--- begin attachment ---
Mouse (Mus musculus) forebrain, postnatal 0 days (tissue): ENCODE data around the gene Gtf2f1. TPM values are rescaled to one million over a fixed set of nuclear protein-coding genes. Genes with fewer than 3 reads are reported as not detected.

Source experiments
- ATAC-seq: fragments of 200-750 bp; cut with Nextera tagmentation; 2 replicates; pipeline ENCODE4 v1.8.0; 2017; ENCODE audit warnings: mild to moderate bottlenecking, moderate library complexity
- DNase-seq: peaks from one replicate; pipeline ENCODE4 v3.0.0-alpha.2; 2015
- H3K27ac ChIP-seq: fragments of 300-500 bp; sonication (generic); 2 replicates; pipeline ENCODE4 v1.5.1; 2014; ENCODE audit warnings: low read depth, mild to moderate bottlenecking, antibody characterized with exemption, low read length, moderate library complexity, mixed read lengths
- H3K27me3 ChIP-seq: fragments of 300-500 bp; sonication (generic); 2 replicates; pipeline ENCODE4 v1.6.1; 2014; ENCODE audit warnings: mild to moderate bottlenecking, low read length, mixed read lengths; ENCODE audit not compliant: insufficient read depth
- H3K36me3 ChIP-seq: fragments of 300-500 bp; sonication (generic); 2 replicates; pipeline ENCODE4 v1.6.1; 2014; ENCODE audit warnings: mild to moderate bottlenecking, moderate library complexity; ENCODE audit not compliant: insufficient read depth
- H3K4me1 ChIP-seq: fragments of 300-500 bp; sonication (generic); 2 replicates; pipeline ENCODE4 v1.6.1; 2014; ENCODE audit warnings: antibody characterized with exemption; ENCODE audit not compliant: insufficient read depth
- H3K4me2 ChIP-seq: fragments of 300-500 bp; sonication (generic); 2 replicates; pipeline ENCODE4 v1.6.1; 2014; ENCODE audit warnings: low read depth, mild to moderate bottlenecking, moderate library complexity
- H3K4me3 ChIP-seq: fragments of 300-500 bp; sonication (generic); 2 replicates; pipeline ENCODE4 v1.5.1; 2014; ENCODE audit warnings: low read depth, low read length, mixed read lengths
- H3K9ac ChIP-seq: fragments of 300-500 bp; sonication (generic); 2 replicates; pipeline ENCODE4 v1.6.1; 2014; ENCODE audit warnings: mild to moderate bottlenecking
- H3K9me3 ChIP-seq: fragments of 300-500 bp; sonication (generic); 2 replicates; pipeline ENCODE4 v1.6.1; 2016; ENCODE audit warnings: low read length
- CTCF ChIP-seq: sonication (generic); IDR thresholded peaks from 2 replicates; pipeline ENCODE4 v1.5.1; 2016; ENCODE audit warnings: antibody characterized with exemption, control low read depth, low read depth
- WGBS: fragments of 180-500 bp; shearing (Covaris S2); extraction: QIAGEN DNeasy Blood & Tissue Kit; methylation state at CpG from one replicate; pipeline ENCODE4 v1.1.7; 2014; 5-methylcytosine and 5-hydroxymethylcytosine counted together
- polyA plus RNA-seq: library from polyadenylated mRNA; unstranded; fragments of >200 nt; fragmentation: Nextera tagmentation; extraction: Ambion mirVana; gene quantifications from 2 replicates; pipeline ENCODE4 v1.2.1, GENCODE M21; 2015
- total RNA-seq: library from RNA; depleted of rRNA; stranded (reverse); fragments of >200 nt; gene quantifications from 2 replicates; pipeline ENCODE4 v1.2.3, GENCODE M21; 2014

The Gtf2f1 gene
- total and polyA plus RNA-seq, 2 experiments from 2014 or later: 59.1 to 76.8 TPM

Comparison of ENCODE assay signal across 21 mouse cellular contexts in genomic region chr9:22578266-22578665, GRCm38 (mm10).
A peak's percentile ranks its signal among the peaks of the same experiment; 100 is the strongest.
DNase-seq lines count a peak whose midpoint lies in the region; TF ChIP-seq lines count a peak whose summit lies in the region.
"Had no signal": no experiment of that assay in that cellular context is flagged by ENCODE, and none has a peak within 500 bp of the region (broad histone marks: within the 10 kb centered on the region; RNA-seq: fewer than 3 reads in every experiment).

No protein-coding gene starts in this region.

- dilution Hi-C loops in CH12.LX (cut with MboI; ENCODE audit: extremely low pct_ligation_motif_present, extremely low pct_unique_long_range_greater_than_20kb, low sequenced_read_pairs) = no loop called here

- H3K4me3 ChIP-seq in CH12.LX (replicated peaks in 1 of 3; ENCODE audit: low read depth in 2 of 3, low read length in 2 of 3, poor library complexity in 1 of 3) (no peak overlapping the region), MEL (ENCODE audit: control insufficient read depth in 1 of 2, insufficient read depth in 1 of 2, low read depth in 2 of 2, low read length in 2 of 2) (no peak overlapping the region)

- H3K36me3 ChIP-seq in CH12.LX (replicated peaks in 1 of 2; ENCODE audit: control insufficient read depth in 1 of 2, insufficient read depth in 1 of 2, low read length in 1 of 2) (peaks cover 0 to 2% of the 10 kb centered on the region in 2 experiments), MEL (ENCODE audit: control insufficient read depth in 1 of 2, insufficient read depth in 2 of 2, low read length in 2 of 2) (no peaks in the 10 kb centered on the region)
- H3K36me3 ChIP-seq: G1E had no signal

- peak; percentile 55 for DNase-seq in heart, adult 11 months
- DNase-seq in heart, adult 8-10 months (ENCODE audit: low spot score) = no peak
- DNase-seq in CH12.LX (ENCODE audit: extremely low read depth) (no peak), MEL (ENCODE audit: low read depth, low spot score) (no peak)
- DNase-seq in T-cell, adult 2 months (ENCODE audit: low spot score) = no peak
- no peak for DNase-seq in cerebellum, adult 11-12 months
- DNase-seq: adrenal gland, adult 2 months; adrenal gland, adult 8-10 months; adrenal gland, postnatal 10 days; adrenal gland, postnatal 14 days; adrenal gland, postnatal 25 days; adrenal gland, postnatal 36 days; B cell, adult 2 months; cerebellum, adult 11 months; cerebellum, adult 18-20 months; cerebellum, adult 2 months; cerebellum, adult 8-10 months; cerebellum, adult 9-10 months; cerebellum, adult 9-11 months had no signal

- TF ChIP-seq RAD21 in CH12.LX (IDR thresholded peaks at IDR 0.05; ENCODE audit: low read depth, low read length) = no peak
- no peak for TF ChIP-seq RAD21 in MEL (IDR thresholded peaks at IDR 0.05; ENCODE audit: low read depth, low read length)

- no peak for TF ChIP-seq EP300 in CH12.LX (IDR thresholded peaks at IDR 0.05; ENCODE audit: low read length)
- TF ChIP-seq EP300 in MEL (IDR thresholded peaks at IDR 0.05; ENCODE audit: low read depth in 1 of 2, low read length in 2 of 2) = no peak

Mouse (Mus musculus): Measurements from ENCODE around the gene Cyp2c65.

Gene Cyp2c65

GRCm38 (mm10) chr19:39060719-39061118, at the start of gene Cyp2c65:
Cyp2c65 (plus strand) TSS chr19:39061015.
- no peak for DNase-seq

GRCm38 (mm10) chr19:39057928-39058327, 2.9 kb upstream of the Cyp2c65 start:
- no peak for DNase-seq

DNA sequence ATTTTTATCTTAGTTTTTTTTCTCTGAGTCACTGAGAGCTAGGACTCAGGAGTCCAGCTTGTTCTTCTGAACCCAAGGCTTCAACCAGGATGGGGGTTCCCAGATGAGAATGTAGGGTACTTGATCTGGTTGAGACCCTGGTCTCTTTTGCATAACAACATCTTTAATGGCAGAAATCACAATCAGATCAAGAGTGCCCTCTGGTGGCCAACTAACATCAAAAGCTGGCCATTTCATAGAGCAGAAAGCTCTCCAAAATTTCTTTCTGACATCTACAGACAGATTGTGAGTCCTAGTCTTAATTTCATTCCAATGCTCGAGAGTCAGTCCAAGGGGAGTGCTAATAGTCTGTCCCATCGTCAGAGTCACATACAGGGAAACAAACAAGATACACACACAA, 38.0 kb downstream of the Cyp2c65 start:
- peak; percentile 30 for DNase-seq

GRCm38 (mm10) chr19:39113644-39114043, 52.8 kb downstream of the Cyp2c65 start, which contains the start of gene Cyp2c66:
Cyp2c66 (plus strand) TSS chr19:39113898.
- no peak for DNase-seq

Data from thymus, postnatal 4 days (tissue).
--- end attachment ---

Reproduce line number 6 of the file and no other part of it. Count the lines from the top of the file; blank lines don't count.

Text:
- H3K27me3 ChIP-seq: fragments of 300-500 bp; sonication (generic); 2 replicates; pipeline ENCODE4 v1.6.1; 2014; ENCODE audit warnings: mild to moderate bottlenecking, low read length, mixed read lengths; ENCODE audit not compliant: insufficient read depth